Definition of forgo in English:

forgo

(also forego)

verb

[WITH OBJECT]
  • 1 Go without (something desirable)

    ‘she wanted to forgo the tea and leave while they could’
    • ‘They may forgo their lunch break or decide to work late.’
    • ‘Therefore, while a mother is taking time off to care for a child, she forgoes not only her earnings, but also on the ability to put funds into her privatized account.’
    • ‘We could've foregone that specific stop, I'm sure.’
    • ‘Whenever possible, forego fashion and stick with ‘sensible’ shoes.’
    • ‘No one expects you to forego dessert all the time.’
    • ‘My partner, Jack, stayed home, forgoing the 18-mile drive to work over snow-covered roads.’
    • ‘I may be forced to go and purchase a second bag and forgo tea.’
    • ‘But don't worry; you don't need to forego your creature comforts.’
    • ‘If you love wine but don't care for desserts, you may choose to buy a bottle of wine and forego dessert.’
    • ‘If this is not your cup of tea, forgo the invitation and book a nearby hotel room.’
    • ‘Back at Balbirnie, it seemed churlish to forego afternoon tea.’
    • ‘Conservative estimates are that a woman foregoes $160,000 in earnings when she stops to have a child.’
    • ‘Against all odds, we, the drowsy and starving passengers who had to forego refreshment stops along the way to make up for lost time, entered the city of Durban.’
    • ‘Across the country, hospital management has engaged in schemes to compel hospital workers to forego breaks and put in longer shifts in order to maintain operations.’
    • ‘These contributions represent pay and if you forgo them, you are handing back earnings to the company.’
    • ‘This produces a conservative estimate of annual earnings of $11,466 in 2001, which partially offset earnings foregone.’
    • ‘In order to reduce traffic congestion I have decided to forego the privilege of witnessing the golf at first hand.’
    • ‘The results showed poorer students were more likely to leave early - failing to finish or foregoing the chance to go on to a more advanced course.’
    • ‘If you want to forego dessert, Pho Viet's homemade lemonade is like a party in your mouth.’
    • ‘Now, this is not to say that I don't have fried chicken dreams, or that I can forgo dessert.’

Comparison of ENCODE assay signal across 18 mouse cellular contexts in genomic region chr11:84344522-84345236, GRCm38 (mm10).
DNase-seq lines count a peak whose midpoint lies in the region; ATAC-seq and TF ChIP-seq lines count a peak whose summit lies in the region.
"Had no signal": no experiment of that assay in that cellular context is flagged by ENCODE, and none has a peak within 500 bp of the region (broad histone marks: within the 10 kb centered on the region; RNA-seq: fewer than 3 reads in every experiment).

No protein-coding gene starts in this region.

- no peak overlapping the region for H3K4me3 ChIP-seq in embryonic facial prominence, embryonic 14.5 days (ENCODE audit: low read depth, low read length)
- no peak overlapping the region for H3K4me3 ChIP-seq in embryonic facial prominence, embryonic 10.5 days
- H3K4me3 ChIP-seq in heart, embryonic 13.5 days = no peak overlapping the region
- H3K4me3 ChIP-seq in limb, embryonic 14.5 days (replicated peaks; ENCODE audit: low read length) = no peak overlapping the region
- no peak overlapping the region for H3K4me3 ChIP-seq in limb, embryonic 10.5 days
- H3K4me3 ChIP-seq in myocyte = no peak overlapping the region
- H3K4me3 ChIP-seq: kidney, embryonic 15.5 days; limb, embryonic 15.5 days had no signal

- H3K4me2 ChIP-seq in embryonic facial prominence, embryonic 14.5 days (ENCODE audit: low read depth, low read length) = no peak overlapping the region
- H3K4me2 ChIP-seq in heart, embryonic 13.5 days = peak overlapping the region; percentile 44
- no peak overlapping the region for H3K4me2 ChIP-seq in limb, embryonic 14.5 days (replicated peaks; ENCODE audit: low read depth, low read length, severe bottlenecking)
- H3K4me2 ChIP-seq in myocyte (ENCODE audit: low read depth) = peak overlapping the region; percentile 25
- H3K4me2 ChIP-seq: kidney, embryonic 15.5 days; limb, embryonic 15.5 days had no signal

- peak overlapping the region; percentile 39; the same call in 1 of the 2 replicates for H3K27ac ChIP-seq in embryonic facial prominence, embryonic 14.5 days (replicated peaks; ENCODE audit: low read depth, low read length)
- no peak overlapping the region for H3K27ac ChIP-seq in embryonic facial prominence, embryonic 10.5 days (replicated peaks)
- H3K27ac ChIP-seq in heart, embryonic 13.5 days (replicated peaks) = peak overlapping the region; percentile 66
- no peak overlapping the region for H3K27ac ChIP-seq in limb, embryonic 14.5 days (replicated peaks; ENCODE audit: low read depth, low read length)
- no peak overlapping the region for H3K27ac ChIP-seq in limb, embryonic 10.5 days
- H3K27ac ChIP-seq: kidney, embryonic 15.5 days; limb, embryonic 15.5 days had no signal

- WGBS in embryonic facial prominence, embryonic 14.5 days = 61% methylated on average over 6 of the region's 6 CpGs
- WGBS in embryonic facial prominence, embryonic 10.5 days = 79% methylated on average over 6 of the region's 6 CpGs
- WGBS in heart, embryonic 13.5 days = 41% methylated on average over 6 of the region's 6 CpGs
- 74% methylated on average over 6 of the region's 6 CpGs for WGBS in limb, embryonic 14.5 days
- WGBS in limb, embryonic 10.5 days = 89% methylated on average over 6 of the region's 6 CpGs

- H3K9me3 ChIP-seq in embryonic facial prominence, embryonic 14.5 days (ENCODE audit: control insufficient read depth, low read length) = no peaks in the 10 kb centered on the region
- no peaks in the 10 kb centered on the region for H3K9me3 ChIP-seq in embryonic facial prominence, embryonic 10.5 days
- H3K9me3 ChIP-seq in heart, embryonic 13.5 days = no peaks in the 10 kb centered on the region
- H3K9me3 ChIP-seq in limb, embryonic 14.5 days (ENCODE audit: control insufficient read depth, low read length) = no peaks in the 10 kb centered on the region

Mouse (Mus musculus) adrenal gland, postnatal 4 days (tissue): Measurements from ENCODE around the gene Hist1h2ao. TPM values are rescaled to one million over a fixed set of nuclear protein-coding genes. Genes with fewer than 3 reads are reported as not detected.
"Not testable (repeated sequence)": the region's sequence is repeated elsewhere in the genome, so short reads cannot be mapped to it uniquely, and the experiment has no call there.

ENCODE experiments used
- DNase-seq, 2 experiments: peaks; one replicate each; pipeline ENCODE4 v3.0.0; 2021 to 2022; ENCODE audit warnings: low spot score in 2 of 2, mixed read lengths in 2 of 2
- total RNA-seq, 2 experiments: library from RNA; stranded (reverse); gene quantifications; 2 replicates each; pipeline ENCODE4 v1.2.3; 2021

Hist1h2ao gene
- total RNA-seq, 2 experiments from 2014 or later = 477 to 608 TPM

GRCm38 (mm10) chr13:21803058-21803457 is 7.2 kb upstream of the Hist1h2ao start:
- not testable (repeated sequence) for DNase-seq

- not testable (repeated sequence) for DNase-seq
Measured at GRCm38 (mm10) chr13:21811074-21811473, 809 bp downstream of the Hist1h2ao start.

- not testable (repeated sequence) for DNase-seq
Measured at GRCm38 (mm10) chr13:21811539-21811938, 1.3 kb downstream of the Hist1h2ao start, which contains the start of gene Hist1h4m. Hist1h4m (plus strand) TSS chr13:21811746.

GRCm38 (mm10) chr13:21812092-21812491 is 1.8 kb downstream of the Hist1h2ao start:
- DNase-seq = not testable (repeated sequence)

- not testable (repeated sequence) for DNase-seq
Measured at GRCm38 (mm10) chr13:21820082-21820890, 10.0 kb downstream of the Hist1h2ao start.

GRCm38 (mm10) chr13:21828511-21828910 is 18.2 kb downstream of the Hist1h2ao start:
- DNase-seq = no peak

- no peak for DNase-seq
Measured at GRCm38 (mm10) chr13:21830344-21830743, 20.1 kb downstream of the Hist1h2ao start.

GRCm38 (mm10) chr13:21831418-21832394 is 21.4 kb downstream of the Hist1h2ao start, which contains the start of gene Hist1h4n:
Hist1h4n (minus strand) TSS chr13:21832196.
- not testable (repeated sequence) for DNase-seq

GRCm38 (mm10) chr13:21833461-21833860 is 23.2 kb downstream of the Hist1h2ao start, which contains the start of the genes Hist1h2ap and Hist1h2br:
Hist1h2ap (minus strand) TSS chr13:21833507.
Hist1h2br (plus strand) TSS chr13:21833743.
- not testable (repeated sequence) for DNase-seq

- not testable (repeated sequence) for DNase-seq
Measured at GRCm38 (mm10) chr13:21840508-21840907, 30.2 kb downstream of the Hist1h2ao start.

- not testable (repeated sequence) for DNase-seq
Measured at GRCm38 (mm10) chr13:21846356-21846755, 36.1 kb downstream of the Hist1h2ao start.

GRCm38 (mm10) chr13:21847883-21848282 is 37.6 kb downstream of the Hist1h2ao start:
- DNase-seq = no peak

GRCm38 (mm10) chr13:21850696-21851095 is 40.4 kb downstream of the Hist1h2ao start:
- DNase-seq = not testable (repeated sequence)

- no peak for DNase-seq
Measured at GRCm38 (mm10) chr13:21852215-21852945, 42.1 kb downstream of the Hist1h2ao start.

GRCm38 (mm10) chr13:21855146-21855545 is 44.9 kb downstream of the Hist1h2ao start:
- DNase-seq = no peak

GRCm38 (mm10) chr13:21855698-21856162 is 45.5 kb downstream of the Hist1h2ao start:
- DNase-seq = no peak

do without, go without, give up, waive, renounce, surrender, disavow, relinquish, part with, drop, sacrifice, forswear, abjure, swear off, steer clear of, abandon, cede, yield, abstain from, refrain from, eschew, cut out
    decline, refuse, repudiate, spurn
    View synonyms
    1. 1.1Refrain from.
      ‘we forgo any comparison between the two men’
      • ‘In general, alpine and arctic birds have developed a variety of mechanisms to adjust or delay reproductive effort during storms, without forgoing or abandoning the breeding attempt.’
      • ‘They will have to postpone weddings, miss the birth of children, abandon plans to go back to college, and forego taking civilian jobs.’
      • ‘And if a sponsor refuses to sign, it may have to forgo participation in the study.’
      • ‘An opposition party refusing to move on is forgoing any possible historical turning point.’
      • ‘The Democratic Party demonstrated its abandonment of any pretext of opposition by foregoing the traditional response of the minority party to a presidential address to Congress.’
      • ‘You can double or triple it, or forego reducing the sauce.’
      • ‘Because such changes could not be equally justified across the models tested, and our goal was to compare a priori models, we chose to forego modifications.’
      • ‘All they had to do was make sure that the warrior classes were comfortable and they could forgo the business of spears and swords.’
      • ‘The Bank of Japan's decision to raise the benchmark rate drew unusually strong attention because it forwent an increase in January this year in defiance of the widespread expectation that it might decide to raise it.’
      • ‘The second issue of waiver comes into effect when a party knowingly acts in a manner where he waives or foregoes reliance upon some known right or defect.’
      • ‘I do straight sets, forgoing advanced intensity techniques like forced reps or drop sets.’

Origin

Old English forgān (see for-, go).

Pronunciation:

forgo

/fɔːˈɡəʊ//fəˈɡəʊ/